Thanks for the kind words and will do on the GK Talk Facebook page. I greatly appreciate your mention about argument. As a proponent of Disruptive Thought and originator of the school of thought known as Constructive Dissent, I maintain that classic argument is one of the few and true ways forward. So long as we are transparent with each other in pursuit of a shared conclusion (or at least an understanding for the others' perspective), then we're good.
  8. The KGI says hello...

    'Helping goalkeeper's best understand what they most need to know'. That, is why I am here. The worlds' leading independent authority on the A - Z of goalkeeping product. Well, that's a might bold, don't you think? Right, I know... just who is this tosser, eh? Take a moment to go to the 'Credentials' page at My link or go to My linkwww.blamethekeeper.com . I appreciate any and all support. I know I'm missing a lot of you with the technically heavy approach. Such has been my world for the last 20 years. Fact is, I really do have more to offer than anyone out there but will need your input to get my sea-leg's with this net-based gig. Don't be afraid to let me have it. None of you can call me anything my wife hasn't called me a thousand times already. I'm most interested in what needs to be improved. At this moment, think of me as as being like most of the center backs you've had over the years. Capable and well intentioned, with incredible potential, but dumb as a pole. Content, will never be an issue for me. Formatting and presenting the content you want most, in a compelling manner is what I need direction with. I want to develop an audience in Britain. I like being amongst people who have a decent sense of humor. We are all brothers,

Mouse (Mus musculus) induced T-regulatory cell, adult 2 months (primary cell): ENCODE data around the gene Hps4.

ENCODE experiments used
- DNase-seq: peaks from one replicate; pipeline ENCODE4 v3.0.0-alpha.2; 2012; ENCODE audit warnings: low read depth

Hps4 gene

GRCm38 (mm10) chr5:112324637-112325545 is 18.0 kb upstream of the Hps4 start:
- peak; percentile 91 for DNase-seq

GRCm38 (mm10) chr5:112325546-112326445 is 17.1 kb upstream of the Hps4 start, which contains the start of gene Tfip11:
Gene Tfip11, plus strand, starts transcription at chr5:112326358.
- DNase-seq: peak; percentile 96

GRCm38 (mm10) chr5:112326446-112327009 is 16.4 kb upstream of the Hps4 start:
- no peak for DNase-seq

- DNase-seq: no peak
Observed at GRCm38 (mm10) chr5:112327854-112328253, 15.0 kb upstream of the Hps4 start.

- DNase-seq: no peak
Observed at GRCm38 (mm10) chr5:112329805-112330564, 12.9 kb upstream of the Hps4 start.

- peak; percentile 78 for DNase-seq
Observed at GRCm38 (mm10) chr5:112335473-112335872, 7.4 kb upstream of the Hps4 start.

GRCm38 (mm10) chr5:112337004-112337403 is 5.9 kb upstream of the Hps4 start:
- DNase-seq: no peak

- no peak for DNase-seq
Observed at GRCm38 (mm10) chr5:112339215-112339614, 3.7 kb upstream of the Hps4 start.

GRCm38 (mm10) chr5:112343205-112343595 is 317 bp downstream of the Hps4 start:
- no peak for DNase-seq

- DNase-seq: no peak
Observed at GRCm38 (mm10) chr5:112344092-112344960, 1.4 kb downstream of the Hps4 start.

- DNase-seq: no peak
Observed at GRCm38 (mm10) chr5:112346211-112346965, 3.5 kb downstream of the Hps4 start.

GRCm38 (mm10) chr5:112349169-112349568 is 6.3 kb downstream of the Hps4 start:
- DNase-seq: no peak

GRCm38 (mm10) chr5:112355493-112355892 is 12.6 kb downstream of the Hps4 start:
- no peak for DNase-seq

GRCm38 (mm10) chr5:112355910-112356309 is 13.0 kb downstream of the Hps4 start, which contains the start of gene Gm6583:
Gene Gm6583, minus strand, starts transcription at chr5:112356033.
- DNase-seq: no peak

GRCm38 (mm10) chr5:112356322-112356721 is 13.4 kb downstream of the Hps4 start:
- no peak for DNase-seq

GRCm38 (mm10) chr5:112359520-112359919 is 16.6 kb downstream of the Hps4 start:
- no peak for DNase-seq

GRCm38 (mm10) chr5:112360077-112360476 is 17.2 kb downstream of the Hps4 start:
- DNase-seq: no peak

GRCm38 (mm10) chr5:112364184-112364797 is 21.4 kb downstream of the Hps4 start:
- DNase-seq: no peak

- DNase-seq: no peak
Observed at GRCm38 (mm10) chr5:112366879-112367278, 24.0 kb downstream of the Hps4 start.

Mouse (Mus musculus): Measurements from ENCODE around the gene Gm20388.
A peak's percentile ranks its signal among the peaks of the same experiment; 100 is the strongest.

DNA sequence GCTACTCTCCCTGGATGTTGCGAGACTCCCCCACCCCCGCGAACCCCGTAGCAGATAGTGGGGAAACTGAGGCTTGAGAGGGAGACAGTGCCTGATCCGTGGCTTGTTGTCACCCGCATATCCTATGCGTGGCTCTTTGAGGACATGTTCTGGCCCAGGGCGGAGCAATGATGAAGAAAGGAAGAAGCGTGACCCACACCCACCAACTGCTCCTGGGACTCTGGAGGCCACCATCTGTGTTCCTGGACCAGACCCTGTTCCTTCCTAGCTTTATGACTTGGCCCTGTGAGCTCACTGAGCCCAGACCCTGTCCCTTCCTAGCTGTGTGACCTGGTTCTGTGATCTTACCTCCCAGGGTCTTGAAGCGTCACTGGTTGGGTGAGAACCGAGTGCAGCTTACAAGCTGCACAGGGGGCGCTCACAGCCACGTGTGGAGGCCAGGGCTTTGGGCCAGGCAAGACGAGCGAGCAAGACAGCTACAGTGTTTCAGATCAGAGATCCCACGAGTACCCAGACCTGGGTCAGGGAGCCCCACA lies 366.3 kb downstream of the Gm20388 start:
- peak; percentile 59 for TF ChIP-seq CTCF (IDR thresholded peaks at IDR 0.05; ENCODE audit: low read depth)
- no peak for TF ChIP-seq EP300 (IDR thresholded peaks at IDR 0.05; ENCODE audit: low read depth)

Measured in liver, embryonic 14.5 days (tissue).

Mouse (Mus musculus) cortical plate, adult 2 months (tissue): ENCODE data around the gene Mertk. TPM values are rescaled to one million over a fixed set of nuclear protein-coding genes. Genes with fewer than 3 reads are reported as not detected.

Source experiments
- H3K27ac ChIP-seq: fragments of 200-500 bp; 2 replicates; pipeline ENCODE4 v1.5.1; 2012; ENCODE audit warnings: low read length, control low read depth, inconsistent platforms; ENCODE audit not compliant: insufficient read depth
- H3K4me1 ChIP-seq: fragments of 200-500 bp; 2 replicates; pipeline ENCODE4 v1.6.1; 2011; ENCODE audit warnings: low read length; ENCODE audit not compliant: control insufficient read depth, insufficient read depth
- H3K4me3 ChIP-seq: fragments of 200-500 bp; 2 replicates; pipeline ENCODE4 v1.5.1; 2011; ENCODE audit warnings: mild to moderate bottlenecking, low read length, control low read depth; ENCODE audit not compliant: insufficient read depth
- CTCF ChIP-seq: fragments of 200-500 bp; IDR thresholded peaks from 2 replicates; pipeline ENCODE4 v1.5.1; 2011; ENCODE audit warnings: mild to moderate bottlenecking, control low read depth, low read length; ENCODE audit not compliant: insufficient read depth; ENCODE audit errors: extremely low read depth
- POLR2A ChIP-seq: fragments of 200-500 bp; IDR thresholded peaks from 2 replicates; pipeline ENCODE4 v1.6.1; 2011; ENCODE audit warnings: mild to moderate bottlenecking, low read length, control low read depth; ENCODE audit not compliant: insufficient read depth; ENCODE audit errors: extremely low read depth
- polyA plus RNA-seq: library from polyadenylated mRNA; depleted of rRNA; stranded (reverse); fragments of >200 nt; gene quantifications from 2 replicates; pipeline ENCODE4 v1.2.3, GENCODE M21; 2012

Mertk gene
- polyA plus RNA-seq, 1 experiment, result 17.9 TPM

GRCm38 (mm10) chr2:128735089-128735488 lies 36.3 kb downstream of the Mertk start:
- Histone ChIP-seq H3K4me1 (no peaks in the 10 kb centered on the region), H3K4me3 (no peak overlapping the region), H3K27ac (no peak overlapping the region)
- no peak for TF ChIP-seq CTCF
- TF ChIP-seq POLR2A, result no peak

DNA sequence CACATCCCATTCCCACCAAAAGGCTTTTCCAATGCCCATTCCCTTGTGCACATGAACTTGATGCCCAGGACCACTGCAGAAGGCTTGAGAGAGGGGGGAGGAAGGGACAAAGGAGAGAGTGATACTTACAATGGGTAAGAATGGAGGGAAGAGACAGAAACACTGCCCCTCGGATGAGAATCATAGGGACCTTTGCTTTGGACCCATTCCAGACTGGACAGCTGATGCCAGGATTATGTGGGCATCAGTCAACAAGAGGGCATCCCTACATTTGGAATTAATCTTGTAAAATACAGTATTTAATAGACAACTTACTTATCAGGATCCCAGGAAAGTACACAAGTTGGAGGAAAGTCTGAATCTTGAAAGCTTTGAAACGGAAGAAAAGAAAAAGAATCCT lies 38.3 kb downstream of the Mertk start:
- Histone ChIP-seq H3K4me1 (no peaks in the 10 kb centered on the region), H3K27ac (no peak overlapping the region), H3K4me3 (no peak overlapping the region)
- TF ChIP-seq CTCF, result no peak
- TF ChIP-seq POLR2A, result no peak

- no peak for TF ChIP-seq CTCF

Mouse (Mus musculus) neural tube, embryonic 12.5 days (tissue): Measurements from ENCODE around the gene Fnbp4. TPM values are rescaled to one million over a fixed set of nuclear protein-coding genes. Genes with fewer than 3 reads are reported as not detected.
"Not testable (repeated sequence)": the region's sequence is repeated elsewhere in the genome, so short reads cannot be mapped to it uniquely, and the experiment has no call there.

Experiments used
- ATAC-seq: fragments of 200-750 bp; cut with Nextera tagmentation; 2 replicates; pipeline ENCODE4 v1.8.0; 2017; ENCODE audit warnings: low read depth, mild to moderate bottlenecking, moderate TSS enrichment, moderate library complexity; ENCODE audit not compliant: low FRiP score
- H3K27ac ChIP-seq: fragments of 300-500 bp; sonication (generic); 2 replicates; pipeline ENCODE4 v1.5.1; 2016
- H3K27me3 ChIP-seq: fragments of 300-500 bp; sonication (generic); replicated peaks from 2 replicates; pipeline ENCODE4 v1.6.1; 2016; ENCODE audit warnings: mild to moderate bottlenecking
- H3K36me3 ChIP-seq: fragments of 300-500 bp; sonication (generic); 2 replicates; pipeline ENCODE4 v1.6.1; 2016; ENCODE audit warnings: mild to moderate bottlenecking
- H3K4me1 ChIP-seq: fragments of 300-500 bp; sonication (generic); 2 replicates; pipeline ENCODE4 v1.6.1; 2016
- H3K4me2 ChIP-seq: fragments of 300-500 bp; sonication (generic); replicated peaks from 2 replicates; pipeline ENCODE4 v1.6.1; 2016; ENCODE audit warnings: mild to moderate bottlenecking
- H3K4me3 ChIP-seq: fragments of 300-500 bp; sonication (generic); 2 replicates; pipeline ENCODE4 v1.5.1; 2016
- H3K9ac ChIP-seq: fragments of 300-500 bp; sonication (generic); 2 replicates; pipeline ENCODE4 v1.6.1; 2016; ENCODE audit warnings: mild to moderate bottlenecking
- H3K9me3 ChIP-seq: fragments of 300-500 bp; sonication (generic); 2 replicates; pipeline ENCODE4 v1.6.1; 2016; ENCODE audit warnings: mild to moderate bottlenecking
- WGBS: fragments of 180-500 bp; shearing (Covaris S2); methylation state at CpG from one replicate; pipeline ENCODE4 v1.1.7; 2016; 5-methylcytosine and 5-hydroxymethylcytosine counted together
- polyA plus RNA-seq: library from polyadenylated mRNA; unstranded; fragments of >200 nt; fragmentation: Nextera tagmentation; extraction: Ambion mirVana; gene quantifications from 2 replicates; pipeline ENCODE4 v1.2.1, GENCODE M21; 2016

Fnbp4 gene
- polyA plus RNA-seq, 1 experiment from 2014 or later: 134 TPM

9. The following are excerpts taken from questions asked of Richard Avis, The Keeper Glove Insider, by readers of, The Glove Bag, Nov., 2011. www.theglovebag.com How did you first come up with the concept of FingerSave™? I built and developed it but FingerSave was invented by Endrik Fleischmann (Int. Patent WO/01 64295 A2). Fleischman first presented the concept to Reusch and Uhlsport but they passed. I had just been hired as head of adidas soccer equipment (1992) and Fleischmann came to see me. I think having been an athletic trainer in pro soccer, a soccer retailer, and goalkeeper provided a different perspective. I saw the big picture and made sure it became a reality in the market. How many models and trials did it take to bring this idea to fruition? Keeping the secret would have been impossible working with high profile clubs, so we went to a Regionalliga Süd club, TSV Vestenbergsgreuth; a low profile, 1st class operation with great facilities and great people. I do not recall the number of specific iterations. It helped that Hochmuth GmbH (the adidas glove manufacturer) was not far away. Nothing would have been possible without the team of legendary Peter Hochmuth (one of the biggest figures ever in the glove industry) and Günther Reichold, the #1 Torwart; he was superb to work with. Günther is now the GK trainer at the club. For the trivia buffs out there – In August of ’94, Reichold pulled-off one of the greatest feats ever in soccer history. And I do mean, ever. Anybody know what it was? Was it difficult to get Adidas to buy-in to this idea? Oh, man... keep in mind, in 1992 adi’s market share in gloves was virtually nil. Internal regard for their glove product was low... How low was it? It was so low, that action photos in adidas apparel and footwear catalogs featured models wearing Uhl and Reusch. Yikes! The prevailing attitude was Reusch and Uhlsport had command of the market, so why bother? I remember standing in the executive board room presenting my plan. I stated adidas had the potential to be the #1 in gloves. There was laughter; as in tears running down cheeks, guys doubled-over howling, kind of laughter. There I was in the inner sanctum of adidas... the new guy... an American... telling them their business. They thought I was delirious. Well, adidas did become #1 in gloves and FingerSave is the most successful gk platform in history. FingerSave side note... I’ve never considered it ‘protective’ per se. My rationale was that FingerSave enhances hold; shot stopping. Also, speaking as a keeper who’s had multiple finger fractures, and as a physio, I like FingerSave as a post-injury support modality. That said, I do agree it was genius to market it as, ‘protection’ (although we now have a generation of ‘keepers with Lazy Hands©, but that is another discussion). You implemented Nike Air into the backhand of an older model. (I believe it was called the Nike Air Contact). Yes, the Air Contact. An interesting project in that it was the 1st time Nike Air™ was featured outside of a shoe. It was also the 1st time two types of Nike Air technology had been combined in one airbag for any product. Why was this idea only used in one iteration of the glove? Why does Nike no longer utilize this concept? Was it a pricing issue? At $110.00, it didn’t provide value. It had a good, ‘wow-factor’, but was a pain to manufacture, expensive and physical limitations of the Air bag made it too stiff for my liking. It was a valuable experience though. We took away gobs of insight, and it’s cool to have been part of Nike history, however obscure it may be. I know that other companies have experimented with gel, d3o and shockshield, was the Nike Air concept similar in this regard? The Air Contact was about backhand protection & punching. Regarding the other concepts you ask about, my experience has been that when it comes to foamed technology in sporting goods, Nike’s got it goin’ on. There are basically two types of foam scientists in the sporting goods industry. Those who work for Nike or adidas... and those who wish they worked for, or with Nike or adidas. I spent 3+ years in the trenches of non-Newtonian physics, sheer thickening technology and rheopectic polymers at Nike; researching, experimenting and prototyping foam, gloves and patterns around what I term, Kinetic Dissipation©. I met with d3o scientists’ in England, Japanese scientists in damping foams for the auto industry, Biomed companies, as well as 3M, DuPont, Dow, GE, and the company that invented slow-recovery foam, E-A-R Composites. E-A-R does some wild stuff with the Dept. of Defense, such as the material lining the hulls of nuclear subs to help them ‘run silent’. While my parameters for glove performance weren’t met at the time, the knowledge gained was immense. For Umbro, I believe that you had a hand in creating the Umbro Webb Pro (with the flared fingers). How did you come up with this idea? I designed and developed the Umbro Webb gloves. I’m a fan of the original Uhlsport ‘Froggy’ cut and liken the Webb to a Froggy on steroids. Support-wise, it integrates the fingers as a structural unit, putting more behind the ball. The Webb is stupendous for flagging driven balls at arm’s reach. Balls you might parry if wearing a traditional glove are easily swatted down and recovered with the Webb. Scooping balls off the deck is a dream; almost too easy. The same holds for snagging flighted balls. Another cool thing – it is tweakable; easy to modify to suit, by simply taking an X-acto™ and cutting the seams between fingers. Kasey Keller’s model throughout his career was based upon the original Webb ‘Flare’ we did together. Additionally, while at Umbro we introduced these industry first’s - full length 360° tunnel wrist, sewn anatomical seams, Wrap Thumb, Metacarpal Offset, and bonafide heat & moisture management. Why is this glove cut not readily available from other glove manufacturers? Your guess is as good as mine; it’s in the public domain. It’s a flippin’ magic platform. The rifleman cut (rolled index finger, rest flat palm) is an interesting cut that I don't believe is manufactured very much. I think that the first Nike glove with this cut was the Nike International release back in the mid-90's. Did Nike ever patent this cut? How did you come up with this idea? I invented the ‘Rifleman’ cut at Nike; should have patented it but didn’t. The inspiration was hybridizing the surface area of a traditional cut with enhanced feel of a roll cut. As devotees of the roll finger are aware, there is an aggravating tendency for seam defects of the middle fingers. The Rifle cut has one less seam, so the defect rate is less. Can you elaborate on how Nike created the Grip³ technology currently used on the Vapor Grip³. I invented Vapor Grip³ and patented it globally (US pat. 6,654,964 B1). G³ is an evolution of the Roll Finger / Rifleman cut. It hybridized the traditional cut surface area with roll cut on the critical three fingers while eliminating the pesky seaming of the middle two fingers. What are your feelings on this technology? If Reusch or Uhl had intro’d G³, I think it would be more prevalent. It is genuine innovation, but has been under-appreciated at Nike. The design accounts for the three vital interface points between glove and ball; the #1, #2 and #5 fingers (thumb, index and pinky). Roll finger gloves are superior to traditional and negative stitch when it comes to unfettered interface, but G³ eliminates the seam issues with the middle fingers. It’s an elegant example of applied performance engineering and it facilitates getting really close to the ball. Can you please provide some details on how the Nike Tactility project came to light? This is the technology which was used on the Nike Tiempo Premier SGT. It’s patented (US Patent # 5,983,395), it’s bonafide innovation and it’s woefully under-communicated or wrongly communicated. The concept is built around ‘proprioceptive recruitment’. To learn more, Google, ‘neuroscience + two-point discrimination’, or follow this link, http://faculty.washington.edu/chudler/twopt.html It isn’t about shot holding or grip. It’s about the autonomic feedback-loop between the ball, the fingertips and the cerebral cortex; creating a ‘subconscious image’ of the ball’s location in relation to your hands as related to space and time. The project was two years in development and involved 40+ prototypes. Even the patterns between left and right hands are different; to account for relevant biomechanical demands. We studied the phases of handling, such as intercepting a high ball, recovering, setting the body, and throwing (long distribution). Much more goes on there than we were aware of. Also, can you explain what the purpose of the sipes in the latex are? It’s another poorly communicated, but bonafide innovation. I had hypothesized that principles of automobile tire siping would translate to gloves and was correct. The palms are siped by a military grade laser. It’s a cool process. Actually, I should say it’s ‘hot’. During each six second cycle, the palm erupts with smoke, flame and sparks. Learn more at www.keepergloveinsiders.com ; click on the Glossary page and go to ‘siping’. Finally, where do you think that the future of gloves is headed? Do you think that you could give us an insider's view of what we can expect in the future? (maybe gloves with exchangeable backhands, new materials used for palms, etc.). I am intrigued by what I see. Goalkeeper gloves are a small market overall, yet we’ve had this explosion of brands. It’s impossible to keep up and, to me, is evidence of how easy it has become. Anyone with internet, cash, and a logo can be a brand. That’s not entirely a knock; incredible things could emerge from these startups. I’m inclined to think there is higher likelihood of innovation from a minnow, although the likelihood of failure is greater without the brand recognition of a shark. We may see something big in foam, but we may not. There are reasons we haven’t had that breakthrough MOAF© (Mother of all Foams). Isn’t it fascinating that the foam in those first Reusch models worn by Sepp Maier in the 70’s, hasn’t evolved much? It’s simple foam rubber; how difficult can it be, right? Well, actually, it’s very difficult and highly complex. If glove latex was easy, we would have more innovation. Motivation is not the issue. The brand that develops the MOAF will essentially have a license to print money! Gloves are simple products, for those brands doing product at the 97th percentile and below, but it’s the world beyond that I’m interested in. The 97th is where the ‘difficulty curve’ goes from near horizontal (easy), to near vertical (bonafide discovery). I think we’ll continue to see progress with secondary foaming/molding approaches related to non-palm components and interchangeable components are always a possibility, though yet to be done well. We had the German KKS glove in the 80’s (replaceable Velcro™ palms) and a recent attempt by adi. It’s definitely doable. I like how all these new guys are cobbling away. I know of two other guys who started out as minnows; small cobblers in their own rite. One was Adolf Dassler (you know him as, ‘Adi’), and the other was Bill Bowerman (co-founder of Nike). Seems they did okay.